The 2024 legislation, which doesn’t mention Bob’s by name, amends the planning code Peskin wrote seven years ago, “to create an exception to allow storefront mergers and large uses for certain Limited Restaurant Uses designated as Legacy Businesses.” 

Though Bob’s has been around since the 1950s, it wasn’t officially designated a legacy business until June, when Peskin fast-tracked its application. Once Bob’s was deemed historic, it was allowed to pack up and move down the street. Simple, really.  

Peskin sees his machinations not as evidence of his being a fickle neighborhood potentate, ruling from on high about every picayune planning permit, but as the epitome of “constituent service.” Indeed, the store’s general manager, Rebeka Ahn, whose parents own Bob’s, appeared at Planning Commission and Board of Supervisors committee hearings to thank Peskin profusely by name.

“I have long believed in neighbors and businesses having a modicum of say over the future of the neighborhoods where they live and work,” Peskin said to me over coffee. “I don’t make unilateral decisions on their behalf. I do it in consultation with them.” 

However, Peskin’s detractors find such an explanation far-fetched, believing that he has worked these long years to position himself as the ultimate decider of planning matters both large and donut-hole small. I asked him what he makes of these critics and their objections. 

For a moment, the voluble pol was speechless. He scrunched up his shoulders and contorted his face into a strained smile, which I read as a version of “Screw them!” I invited him to put words to his gesticulations, and what emerged was a finely distilled example of the Peskin Doctrine.

“Chatterers will chatter,” he began, but “listening to and working with and negotiating with your constituents is an effective form of democracy. Because I’ve been reelected by them five times. There’s my answer.”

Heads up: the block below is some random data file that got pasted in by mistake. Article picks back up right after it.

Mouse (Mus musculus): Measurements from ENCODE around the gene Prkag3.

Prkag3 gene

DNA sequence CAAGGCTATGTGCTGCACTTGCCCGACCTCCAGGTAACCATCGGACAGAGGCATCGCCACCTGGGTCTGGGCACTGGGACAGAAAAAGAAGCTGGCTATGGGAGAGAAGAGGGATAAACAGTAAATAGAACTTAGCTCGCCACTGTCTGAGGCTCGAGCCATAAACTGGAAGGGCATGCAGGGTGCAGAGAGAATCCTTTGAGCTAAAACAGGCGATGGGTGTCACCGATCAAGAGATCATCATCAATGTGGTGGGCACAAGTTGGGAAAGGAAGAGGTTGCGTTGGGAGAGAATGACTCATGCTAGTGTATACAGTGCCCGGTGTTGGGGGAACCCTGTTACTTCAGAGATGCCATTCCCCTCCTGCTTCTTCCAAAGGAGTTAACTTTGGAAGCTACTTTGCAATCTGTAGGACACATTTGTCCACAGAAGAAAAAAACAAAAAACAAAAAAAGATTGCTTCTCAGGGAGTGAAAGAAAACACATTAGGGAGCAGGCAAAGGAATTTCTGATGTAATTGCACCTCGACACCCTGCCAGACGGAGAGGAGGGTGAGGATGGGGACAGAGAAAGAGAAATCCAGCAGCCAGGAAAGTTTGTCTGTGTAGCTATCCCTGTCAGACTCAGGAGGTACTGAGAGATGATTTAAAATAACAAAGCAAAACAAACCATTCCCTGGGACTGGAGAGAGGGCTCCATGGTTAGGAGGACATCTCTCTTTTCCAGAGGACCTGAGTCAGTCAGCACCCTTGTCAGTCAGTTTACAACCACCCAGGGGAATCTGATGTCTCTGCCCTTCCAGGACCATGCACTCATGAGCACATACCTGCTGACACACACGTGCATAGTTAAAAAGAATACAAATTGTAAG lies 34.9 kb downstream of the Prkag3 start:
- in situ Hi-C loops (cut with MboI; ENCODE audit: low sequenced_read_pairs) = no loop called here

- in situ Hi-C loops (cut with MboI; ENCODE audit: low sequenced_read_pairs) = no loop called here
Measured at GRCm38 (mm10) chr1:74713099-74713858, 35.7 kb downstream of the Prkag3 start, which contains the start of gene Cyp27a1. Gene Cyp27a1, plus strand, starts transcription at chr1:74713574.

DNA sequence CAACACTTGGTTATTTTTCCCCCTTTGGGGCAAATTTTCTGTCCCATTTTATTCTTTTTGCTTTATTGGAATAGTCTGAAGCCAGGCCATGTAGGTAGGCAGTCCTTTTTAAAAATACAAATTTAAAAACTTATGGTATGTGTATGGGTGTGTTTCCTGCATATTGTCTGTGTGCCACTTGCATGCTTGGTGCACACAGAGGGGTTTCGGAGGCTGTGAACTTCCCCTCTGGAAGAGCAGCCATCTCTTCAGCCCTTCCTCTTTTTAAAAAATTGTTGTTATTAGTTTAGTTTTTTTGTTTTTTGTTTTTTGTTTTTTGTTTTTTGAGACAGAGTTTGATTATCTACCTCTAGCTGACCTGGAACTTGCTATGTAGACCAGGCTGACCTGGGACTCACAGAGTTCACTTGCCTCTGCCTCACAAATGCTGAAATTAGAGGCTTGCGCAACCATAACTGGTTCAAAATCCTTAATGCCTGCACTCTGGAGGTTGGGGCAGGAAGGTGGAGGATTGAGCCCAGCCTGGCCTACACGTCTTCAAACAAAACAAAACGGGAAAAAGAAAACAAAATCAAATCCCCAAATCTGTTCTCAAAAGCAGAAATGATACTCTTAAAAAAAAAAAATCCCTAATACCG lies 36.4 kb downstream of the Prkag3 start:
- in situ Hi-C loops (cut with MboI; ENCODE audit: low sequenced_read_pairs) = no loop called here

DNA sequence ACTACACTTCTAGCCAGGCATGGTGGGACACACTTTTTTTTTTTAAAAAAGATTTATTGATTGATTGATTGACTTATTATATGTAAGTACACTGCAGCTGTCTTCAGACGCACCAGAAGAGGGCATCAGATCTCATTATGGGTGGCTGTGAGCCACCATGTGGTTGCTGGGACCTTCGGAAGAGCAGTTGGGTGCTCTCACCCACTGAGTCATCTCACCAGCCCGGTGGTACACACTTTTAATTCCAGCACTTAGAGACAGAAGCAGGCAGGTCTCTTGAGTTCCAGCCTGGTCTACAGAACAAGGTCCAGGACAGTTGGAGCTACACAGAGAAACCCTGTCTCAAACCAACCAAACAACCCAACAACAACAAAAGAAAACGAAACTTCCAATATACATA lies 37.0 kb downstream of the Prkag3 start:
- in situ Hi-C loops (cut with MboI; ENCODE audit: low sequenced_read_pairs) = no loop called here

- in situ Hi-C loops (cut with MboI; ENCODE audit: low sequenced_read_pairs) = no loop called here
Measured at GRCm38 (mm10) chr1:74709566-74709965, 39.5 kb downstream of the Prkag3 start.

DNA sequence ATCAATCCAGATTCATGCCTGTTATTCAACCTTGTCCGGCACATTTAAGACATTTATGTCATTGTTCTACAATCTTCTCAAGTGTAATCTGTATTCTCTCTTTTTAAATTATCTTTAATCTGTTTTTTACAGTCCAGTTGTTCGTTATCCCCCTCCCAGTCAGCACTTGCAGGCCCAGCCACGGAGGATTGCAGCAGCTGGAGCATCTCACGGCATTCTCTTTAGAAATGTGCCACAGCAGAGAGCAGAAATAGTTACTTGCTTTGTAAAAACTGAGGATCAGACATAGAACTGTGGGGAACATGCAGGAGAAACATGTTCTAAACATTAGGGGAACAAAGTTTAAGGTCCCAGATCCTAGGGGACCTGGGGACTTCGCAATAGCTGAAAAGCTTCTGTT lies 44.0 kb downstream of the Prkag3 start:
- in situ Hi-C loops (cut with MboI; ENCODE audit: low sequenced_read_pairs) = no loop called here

Unsurprisingly, the city’s planning apparatchiks see things a bit differently. 

In a dry but nevertheless scathing report on the proposed Bob’s Donuts legislation, the staff of the Planning Department reviewed the other instances Peskin has written special legislation to benefit one business in his district, including Bi-Rite’s move onto Polk Street and a similar provision for The Jug Shop, a liquor store.

Planning staffers recommended approving the Bob’s Donuts move, avowing that it prefers what San Francisco calls “fine-grained” retail over “formula” stores. But it also recommended removing the restrictions that forced Bob’s Donuts to seek out Peskin’s help in the first place. 

“We need to make it simple for local businesses to open and thrive in our neighborhoods,” said Rich Hillis, the city’s director of planning, “which is why our recommendations would have allowed a small retailer or restaurant, such as Bob’s, to obtain permits over-the-counter.”

Sue Diamond, the chairwoman of the Planning Commission, is also for the Bob’s Donuts expansion–but against how it went down. As planners, she told me, it’s important to “make this about the uses we are approving, not the users. What I am not supportive of is that it only applies to Bob’s Donuts.”

Peskin’s response to Planning’s suggestions? He ignored them. The Board of Supervisors passed his legislation as written. When I asked what he thought of the recommendations by the city’s appointed planners, he had only a wan response. “We live in a complex city with different needs and different geographies and different communities. I don’t think that we live in a one-size-fits all world,” he said.

That is a perfectly sensible thing to say. However, it belies the fact that the city actually has two planning regimes: one for the people who live or run businesses in Peskin’s district, and one for the rest of us.